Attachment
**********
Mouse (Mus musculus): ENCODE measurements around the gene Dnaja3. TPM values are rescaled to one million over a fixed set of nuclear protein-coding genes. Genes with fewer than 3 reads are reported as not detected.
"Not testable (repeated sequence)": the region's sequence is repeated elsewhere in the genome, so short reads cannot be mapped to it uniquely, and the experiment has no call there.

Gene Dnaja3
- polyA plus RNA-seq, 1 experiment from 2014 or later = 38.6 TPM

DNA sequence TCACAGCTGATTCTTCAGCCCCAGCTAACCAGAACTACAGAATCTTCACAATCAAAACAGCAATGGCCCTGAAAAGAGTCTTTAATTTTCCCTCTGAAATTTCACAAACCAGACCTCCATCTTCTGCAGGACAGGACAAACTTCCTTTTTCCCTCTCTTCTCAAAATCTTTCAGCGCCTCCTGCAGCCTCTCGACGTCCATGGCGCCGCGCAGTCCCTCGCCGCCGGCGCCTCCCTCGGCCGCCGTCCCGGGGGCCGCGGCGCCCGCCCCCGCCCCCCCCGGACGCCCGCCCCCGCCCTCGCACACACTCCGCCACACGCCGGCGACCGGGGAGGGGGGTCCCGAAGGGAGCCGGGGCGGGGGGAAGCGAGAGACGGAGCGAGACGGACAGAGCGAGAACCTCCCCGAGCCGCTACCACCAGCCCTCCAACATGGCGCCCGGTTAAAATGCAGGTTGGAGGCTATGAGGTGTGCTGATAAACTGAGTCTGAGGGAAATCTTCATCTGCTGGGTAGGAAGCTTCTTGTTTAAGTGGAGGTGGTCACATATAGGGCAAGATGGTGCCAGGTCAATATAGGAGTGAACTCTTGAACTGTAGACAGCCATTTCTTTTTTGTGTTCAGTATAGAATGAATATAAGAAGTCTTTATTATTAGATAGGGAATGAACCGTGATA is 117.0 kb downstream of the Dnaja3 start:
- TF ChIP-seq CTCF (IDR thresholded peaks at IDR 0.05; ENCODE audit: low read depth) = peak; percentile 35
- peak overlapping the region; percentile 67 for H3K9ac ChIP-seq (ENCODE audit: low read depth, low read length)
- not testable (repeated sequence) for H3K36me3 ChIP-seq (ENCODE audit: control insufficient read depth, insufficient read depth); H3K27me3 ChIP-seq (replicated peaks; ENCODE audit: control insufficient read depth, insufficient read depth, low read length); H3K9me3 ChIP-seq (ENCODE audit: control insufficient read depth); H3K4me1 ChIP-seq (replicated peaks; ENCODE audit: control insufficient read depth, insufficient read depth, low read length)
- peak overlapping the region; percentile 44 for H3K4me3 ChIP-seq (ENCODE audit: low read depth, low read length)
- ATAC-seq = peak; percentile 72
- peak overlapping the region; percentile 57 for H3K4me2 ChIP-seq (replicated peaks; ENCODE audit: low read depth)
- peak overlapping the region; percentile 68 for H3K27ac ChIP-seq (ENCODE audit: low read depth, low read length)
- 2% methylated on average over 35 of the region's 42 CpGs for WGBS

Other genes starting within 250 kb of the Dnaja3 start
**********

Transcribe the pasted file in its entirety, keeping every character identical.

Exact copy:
Mouse (Mus musculus): ENCODE measurements around the gene Dnaja3. TPM values are rescaled to one million over a fixed set of nuclear protein-coding genes. Genes with fewer than 3 reads are reported as not detected.
"Not testable (repeated sequence)": the region's sequence is repeated elsewhere in the genome, so short reads cannot be mapped to it uniquely, and the experiment has no call there.

Gene Dnaja3
- polyA plus RNA-seq, 1 experiment from 2014 or later = 38.6 TPM

DNA sequence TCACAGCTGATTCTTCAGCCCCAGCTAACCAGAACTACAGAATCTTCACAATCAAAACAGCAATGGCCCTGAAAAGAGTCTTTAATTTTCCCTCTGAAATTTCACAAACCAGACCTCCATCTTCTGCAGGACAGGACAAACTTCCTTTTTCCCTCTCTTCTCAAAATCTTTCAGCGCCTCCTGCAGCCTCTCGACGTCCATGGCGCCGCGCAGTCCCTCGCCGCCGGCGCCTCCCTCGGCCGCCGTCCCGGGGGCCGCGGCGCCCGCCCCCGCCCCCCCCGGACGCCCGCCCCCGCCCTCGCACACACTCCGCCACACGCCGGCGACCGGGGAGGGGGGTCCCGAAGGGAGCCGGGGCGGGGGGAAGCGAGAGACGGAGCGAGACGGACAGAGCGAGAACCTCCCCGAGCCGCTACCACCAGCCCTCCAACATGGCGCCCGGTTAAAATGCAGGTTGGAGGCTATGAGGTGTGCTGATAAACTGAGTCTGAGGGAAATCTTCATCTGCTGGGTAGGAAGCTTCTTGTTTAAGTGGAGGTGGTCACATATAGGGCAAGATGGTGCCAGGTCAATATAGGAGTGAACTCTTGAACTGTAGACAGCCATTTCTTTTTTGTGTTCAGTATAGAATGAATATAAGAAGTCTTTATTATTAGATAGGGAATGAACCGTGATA is 117.0 kb downstream of the Dnaja3 start:
- TF ChIP-seq CTCF (IDR thresholded peaks at IDR 0.05; ENCODE audit: low read depth) = peak; percentile 35
- peak overlapping the region; percentile 67 for H3K9ac ChIP-seq (ENCODE audit: low read depth, low read length)
- not testable (repeated sequence) for H3K36me3 ChIP-seq (ENCODE audit: control insufficient read depth, insufficient read depth); H3K27me3 ChIP-seq (replicated peaks; ENCODE audit: control insufficient read depth, insufficient read depth, low read length); H3K9me3 ChIP-seq (ENCODE audit: control insufficient read depth); H3K4me1 ChIP-seq (replicated peaks; ENCODE audit: control insufficient read depth, insufficient read depth, low read length)
- peak overlapping the region; percentile 44 for H3K4me3 ChIP-seq (ENCODE audit: low read depth, low read length)
- ATAC-seq = peak; percentile 72
- peak overlapping the region; percentile 57 for H3K4me2 ChIP-seq (replicated peaks; ENCODE audit: low read depth)
- peak overlapping the region; percentile 68 for H3K27ac ChIP-seq (ENCODE audit: low read depth, low read length)
- 2% methylated on average over 35 of the region's 42 CpGs for WGBS

Other genes starting within 250 kb of the Dnaja3 start